AI essentially simulates human intelligence to get results. With 32% of organizations already depending on AI and automation in fighting cyber threats, it’s role in influencing cybersecurity jobs cannot be overlooked. While there are concerns that AI and automation will take up vital cybersecurity jobs in the future, there is also the possibility that they will open up more opportunities as they evolve.
In terms of cybersecurity, machine learning (ML) deals with the development of systems that can learn from data. While this may seem like another case of robots taking jobs, there’s more to it that meets the eye. Since ML mostly deals with generalization and representation of data, it’ll lead to an increased demand for cybersecurity analysts who can identify patterns and reliably interpret these data.
Data protection regulations
Data protection regulations like the GDPR have already transformed how data is collected and stored worldwide as well as how organizations respond to data breaches. As similar regulations are developed worldwide, cybersecurity professionals will be needed to not only help prevent data breaches but also become data protection experts.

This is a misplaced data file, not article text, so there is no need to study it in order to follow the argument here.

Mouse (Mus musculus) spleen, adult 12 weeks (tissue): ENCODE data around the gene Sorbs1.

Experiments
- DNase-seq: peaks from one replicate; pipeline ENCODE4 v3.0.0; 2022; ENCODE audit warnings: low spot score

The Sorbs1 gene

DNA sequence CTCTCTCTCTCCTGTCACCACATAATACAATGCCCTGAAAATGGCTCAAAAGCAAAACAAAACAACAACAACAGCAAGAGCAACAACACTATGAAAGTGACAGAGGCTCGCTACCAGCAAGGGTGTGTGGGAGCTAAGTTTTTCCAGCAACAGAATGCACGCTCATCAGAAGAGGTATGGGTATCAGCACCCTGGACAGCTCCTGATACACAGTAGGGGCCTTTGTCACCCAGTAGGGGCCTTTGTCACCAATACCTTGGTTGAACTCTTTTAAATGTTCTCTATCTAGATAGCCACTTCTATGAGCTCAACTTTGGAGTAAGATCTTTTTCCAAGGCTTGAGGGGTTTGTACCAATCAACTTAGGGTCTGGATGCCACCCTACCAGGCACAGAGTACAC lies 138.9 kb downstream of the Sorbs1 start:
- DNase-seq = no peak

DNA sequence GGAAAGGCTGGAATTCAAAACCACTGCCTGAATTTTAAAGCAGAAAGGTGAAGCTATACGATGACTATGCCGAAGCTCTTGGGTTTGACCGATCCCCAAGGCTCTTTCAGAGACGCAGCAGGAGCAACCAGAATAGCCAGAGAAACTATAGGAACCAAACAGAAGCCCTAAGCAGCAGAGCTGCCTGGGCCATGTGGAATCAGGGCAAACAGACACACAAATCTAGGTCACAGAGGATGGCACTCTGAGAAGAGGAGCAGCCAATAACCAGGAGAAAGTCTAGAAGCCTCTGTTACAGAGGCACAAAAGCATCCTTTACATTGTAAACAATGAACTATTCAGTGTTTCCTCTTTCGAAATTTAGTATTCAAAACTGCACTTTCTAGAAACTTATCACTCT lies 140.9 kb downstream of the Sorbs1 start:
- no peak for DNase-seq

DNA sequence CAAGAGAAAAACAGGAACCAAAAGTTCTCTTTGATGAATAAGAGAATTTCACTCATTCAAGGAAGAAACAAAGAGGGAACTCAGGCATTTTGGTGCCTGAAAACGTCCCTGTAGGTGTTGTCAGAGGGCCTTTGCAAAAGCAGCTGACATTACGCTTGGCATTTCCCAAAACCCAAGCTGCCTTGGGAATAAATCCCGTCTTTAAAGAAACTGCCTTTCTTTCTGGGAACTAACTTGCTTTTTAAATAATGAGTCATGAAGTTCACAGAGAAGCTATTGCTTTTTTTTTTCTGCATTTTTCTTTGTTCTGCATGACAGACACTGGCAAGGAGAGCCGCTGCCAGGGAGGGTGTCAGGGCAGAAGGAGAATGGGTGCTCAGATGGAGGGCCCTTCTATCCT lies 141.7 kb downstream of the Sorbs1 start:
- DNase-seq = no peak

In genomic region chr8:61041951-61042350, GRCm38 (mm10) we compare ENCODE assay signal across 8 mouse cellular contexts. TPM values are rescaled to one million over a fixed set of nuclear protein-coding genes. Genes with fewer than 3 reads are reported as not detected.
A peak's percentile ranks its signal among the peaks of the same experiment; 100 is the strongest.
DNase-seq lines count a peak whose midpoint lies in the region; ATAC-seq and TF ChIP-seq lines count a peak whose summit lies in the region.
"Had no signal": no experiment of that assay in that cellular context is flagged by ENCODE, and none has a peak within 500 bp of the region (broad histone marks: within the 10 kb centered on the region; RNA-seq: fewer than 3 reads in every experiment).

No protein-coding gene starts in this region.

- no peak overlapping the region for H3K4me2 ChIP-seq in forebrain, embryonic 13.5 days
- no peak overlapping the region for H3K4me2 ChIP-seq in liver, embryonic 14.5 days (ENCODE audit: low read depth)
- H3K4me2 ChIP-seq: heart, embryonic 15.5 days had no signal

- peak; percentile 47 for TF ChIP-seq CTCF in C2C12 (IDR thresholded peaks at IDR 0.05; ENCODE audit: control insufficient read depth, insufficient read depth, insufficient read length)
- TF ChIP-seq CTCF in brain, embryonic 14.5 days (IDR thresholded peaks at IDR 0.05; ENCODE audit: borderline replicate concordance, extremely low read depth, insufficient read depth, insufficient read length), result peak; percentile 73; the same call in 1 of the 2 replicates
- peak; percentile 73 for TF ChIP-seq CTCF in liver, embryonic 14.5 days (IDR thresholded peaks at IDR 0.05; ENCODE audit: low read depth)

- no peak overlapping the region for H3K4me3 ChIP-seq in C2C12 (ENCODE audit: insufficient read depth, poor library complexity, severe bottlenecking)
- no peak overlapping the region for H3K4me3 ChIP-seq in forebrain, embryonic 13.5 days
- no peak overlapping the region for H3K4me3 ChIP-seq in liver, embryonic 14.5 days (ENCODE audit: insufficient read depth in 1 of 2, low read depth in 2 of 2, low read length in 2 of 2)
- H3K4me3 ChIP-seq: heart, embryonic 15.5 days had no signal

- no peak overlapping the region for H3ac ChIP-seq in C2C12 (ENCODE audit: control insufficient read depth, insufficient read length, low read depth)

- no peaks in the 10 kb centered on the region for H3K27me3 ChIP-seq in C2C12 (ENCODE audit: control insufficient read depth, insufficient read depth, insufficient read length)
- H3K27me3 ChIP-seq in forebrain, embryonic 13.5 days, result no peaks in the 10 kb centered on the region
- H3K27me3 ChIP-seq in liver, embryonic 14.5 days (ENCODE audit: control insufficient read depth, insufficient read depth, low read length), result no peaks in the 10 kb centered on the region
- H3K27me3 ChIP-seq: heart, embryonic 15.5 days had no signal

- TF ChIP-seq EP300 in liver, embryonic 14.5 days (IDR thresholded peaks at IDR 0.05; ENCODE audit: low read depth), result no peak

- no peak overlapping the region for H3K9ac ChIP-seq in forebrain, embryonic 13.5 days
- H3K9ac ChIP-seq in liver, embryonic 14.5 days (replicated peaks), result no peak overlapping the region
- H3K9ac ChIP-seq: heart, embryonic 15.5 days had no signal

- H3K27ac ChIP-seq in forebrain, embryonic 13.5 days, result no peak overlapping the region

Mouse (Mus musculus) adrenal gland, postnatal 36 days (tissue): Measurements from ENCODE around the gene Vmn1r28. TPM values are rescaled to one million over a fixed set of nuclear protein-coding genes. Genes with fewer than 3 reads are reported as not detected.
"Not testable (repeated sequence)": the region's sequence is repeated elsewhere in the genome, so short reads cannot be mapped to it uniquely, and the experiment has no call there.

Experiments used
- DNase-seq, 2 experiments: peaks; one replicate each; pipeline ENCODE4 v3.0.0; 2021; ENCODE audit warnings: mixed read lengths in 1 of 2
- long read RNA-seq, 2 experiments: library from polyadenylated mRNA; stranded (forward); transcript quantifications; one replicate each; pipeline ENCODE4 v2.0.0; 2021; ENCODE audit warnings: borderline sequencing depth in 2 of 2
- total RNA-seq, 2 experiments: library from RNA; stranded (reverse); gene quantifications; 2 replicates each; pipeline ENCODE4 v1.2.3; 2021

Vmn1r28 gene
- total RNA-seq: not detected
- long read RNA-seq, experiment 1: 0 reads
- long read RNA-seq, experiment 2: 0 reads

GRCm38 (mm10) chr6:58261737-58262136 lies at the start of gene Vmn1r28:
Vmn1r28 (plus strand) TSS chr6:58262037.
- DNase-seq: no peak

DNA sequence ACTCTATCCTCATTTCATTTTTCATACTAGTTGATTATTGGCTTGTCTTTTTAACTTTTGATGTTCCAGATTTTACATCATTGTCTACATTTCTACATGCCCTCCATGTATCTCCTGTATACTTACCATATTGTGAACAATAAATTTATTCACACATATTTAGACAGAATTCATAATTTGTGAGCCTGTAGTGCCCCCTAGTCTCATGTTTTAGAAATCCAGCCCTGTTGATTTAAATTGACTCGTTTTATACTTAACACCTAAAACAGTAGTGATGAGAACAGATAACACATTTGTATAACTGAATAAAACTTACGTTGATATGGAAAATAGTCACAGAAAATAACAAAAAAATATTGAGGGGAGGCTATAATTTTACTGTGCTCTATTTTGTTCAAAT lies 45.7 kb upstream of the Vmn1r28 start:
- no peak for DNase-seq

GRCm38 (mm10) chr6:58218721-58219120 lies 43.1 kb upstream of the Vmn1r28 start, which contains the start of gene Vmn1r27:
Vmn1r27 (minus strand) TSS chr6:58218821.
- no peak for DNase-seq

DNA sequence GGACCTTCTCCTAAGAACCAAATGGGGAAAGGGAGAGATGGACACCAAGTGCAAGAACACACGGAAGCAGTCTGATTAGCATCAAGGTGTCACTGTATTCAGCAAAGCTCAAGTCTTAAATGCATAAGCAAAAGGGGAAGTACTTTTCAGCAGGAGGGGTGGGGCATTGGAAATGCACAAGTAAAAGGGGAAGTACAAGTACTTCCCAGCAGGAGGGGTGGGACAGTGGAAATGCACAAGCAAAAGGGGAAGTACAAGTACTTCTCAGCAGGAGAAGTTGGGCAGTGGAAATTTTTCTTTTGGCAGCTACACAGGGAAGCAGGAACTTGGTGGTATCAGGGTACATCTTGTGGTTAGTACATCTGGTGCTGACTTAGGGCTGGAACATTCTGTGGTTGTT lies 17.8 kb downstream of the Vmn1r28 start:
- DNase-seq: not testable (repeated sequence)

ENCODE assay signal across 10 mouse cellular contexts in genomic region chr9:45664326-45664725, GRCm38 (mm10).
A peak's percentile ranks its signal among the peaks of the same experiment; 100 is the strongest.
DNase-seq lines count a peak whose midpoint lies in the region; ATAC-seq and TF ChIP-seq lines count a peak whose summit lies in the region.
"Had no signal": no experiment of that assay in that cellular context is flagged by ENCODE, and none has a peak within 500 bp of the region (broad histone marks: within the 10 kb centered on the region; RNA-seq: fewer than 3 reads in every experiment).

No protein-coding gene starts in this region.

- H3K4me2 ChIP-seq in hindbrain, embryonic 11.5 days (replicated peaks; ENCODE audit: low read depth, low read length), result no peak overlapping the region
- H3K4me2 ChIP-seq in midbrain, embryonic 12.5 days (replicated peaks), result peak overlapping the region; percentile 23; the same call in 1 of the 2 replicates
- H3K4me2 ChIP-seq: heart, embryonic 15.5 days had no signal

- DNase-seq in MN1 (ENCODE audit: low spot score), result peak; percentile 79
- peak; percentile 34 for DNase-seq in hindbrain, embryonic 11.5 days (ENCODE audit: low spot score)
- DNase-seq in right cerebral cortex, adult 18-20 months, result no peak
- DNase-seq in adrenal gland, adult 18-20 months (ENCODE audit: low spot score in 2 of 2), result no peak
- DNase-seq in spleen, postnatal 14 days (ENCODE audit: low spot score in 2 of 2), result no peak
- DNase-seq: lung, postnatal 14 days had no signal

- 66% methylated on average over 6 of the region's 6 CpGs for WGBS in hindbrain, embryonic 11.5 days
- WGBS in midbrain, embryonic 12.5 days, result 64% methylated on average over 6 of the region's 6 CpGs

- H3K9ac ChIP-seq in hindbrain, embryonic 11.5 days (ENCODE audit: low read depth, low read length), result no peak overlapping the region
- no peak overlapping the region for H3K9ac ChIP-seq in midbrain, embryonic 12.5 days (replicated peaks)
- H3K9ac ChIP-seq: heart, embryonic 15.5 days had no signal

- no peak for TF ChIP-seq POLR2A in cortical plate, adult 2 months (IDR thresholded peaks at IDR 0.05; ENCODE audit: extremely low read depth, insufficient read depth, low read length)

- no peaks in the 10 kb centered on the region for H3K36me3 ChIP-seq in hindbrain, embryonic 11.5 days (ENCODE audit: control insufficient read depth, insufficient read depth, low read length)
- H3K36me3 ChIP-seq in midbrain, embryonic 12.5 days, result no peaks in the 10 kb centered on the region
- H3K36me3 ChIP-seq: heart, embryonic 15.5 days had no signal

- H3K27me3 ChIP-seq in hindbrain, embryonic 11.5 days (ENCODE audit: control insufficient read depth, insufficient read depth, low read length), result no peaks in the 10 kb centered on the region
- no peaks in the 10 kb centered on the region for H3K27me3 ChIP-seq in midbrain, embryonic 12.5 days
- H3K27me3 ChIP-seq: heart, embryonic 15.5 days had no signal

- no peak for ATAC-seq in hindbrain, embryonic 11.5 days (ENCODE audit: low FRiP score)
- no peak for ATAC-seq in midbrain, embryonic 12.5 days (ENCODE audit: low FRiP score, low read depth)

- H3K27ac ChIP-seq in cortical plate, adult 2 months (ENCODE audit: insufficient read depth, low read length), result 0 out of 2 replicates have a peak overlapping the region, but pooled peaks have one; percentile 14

5 cybersecurity skills for the future
Let’s explore five of the most popular cybersecurity skills you can expect to remain or become relevant in the future.
Cybersecurity professionals will continue to be relied upon to manage incident handling and response activities for their organizations’ IT systems. Currently, many organizations including government departments outsource some of their incident handling and response activities to MSPs but this may change to in-house personnel as the cybersecurity landscape evolves.
Security tools expertise
With many mature security tools including SIEM platforms available in the market, as a cybersecurity professional, you’ll be expected to have a firm understanding on how to effectively use these tools to protect your organization.
While it was perfectly normal for network administrators to manage IT and security projects, the evolution of the cyber threat landscape means that project managers that specialize in security will continue to be in demand now and in the future.